Our letter stresses the continued education for clergy, church leaders, and seminarians about recent research addressing the dynamics of abuse. We believe that by reducing ignorance and increasing awareness in the bystander population, we can create a network of knowledgeable individuals more capable of spotting and responding to common signs of abuse. Another proposed action would be to conduct an audit of the information our Archdiocese provided to the self-reported data used in the John Jay study in 2003-2004. The original study relied on self-reporting of abuse allegations by dioceses which might or might not be completely accurate. Through an audit, we would improve the data we provided to encourage the open sharing of information and increasing transparency within our local community. Additionally, we offer a recommendation for all Church leaders throughout our Archdiocese to, “take personal responsibility for these crises and publicly accept the moral guilt associated with the sins of our clergy and Archdiocesan leaders.”
This action of public proclamation will help to promote the Church’s social norm of forgiveness, mercy, charity, and safety for all God’s children. From the CDC’s perspective, potential outcomes include but not limited to, reductions in negative bystander behavior and increased recognition of abusive behavior.
2. Teach Skills to Prevent Sexual Violence. This is a big one to unpack. Think very preventive here. The CDC’s study discusses four individual skills that would help to prevent violence. Social-emotional learning skills (empathy, conflict management, and communication), healthy dating skills, healthy sexuality, and empowerment skills. A knee-jerk reaction may be to shy away from this because it can open up awkward conversations with children, but I don’t think that has to be the case at all. In fact, I believe that the Catholic Church has the most beautiful and comprehensive teaching on sexuality and relationships. For example, Theology of the Body was a masterpiece given to us by the late Pope John Paul II in the last 30 years to address love and self-gift in the context of human sexuality. We can continue to draw on these teachings to more fully live out our different vocations of love.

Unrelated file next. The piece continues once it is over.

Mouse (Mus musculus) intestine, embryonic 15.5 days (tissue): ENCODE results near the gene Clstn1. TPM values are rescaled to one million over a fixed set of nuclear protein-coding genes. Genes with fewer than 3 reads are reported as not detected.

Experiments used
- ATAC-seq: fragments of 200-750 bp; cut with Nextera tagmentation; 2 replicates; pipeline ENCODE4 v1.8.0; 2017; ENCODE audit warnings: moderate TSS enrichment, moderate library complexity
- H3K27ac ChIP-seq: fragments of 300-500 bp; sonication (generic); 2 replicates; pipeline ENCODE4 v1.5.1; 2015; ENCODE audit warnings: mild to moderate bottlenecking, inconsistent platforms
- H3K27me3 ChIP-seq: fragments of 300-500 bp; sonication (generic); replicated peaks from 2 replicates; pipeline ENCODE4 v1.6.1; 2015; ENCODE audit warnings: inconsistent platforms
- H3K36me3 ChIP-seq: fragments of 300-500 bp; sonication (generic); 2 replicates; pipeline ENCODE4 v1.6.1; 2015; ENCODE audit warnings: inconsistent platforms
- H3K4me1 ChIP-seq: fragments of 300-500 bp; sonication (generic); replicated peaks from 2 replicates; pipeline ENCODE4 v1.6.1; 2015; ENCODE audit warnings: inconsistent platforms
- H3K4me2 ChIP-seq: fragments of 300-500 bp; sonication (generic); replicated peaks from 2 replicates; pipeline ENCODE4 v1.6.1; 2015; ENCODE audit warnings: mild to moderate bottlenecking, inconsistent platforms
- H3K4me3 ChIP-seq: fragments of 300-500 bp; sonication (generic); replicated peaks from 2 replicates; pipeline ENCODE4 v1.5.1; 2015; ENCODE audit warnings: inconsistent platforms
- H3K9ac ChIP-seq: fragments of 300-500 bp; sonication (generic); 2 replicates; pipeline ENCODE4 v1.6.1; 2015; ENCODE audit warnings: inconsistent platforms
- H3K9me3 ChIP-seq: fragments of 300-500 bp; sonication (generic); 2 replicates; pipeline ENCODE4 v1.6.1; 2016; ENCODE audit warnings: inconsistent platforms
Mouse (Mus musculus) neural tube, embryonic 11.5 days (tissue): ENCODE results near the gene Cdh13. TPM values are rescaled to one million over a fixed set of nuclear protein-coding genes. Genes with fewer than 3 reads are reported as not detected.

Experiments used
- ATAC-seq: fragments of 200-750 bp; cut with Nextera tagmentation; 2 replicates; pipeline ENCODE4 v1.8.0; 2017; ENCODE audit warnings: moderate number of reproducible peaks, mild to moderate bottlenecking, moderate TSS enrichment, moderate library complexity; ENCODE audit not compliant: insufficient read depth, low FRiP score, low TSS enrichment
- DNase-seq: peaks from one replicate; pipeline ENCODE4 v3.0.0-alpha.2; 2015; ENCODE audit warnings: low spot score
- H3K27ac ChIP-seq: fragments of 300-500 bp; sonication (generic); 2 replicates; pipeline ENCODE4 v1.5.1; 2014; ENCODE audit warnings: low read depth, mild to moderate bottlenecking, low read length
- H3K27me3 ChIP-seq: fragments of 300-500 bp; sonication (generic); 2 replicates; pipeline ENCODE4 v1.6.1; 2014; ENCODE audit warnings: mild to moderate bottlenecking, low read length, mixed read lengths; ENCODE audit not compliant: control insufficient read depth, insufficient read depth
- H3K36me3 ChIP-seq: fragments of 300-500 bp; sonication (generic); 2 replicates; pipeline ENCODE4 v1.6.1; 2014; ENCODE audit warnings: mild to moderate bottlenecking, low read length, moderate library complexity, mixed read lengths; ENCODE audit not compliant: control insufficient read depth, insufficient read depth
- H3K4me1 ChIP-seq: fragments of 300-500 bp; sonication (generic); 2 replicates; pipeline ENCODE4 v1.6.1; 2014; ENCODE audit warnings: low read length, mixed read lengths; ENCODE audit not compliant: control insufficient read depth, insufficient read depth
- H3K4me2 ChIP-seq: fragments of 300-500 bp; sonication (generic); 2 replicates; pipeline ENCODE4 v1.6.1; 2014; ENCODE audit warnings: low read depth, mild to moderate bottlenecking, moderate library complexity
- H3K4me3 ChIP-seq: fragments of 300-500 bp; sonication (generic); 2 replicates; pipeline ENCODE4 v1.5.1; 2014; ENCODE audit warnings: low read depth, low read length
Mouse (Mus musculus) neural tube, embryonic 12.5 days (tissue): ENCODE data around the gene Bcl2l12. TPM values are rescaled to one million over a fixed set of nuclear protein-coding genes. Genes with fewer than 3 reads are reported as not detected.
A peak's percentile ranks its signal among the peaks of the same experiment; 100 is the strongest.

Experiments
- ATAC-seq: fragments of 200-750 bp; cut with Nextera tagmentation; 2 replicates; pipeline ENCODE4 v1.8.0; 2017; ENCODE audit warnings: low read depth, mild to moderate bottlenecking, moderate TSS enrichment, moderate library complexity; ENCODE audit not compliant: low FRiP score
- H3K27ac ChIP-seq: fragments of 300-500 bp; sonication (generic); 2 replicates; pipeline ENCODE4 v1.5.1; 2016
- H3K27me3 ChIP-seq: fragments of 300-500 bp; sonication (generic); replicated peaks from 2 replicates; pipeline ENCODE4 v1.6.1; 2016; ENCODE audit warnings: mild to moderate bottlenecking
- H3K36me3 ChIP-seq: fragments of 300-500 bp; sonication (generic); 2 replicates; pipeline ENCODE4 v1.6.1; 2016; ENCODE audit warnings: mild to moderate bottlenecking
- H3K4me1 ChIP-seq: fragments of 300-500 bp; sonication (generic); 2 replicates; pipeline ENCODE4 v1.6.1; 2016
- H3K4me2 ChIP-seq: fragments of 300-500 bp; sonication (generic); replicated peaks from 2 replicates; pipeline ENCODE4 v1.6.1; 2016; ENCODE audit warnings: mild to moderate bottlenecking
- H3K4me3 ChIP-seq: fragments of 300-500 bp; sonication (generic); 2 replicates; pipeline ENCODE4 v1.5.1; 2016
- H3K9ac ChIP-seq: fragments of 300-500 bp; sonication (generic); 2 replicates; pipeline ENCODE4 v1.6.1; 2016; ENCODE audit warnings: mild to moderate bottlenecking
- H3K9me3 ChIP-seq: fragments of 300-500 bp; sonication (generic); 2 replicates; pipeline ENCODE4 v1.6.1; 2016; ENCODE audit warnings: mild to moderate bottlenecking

YArespond emphasizes a number of ways to teach social-emotional skills. One was discussed above, but we also push for research efforts. More specifically, we recommend to “conduct a survey on the awareness of lay persons regarding the changes to Archdiocesan policies over the last four years on reporting cases of clerical abuse.” By doing so the Archdiocese will be able to evaluate if their communications plan regarding abuse guidelines is working or not. Parishioners need to be educated on both preventing abuse as well as reporting it. Over time, the Church will be able to monitor the effectiveness of their safeguards that have been put in place over time to best teach skills in the prevention of further violence.
3. Provide Opportunities to Empower and Support Girls and Women. For the church’s purposes, I would expand this to include men, and specifically lay men and women. The CDC’s research highlights that gender inequality in leadership and civic participation enables violence against women to occur at higher rates. By providing opportunities for participation within the church’s leadership, we could help reduce sexual harassment and increase transparency by having more people take an active role in their faith and church.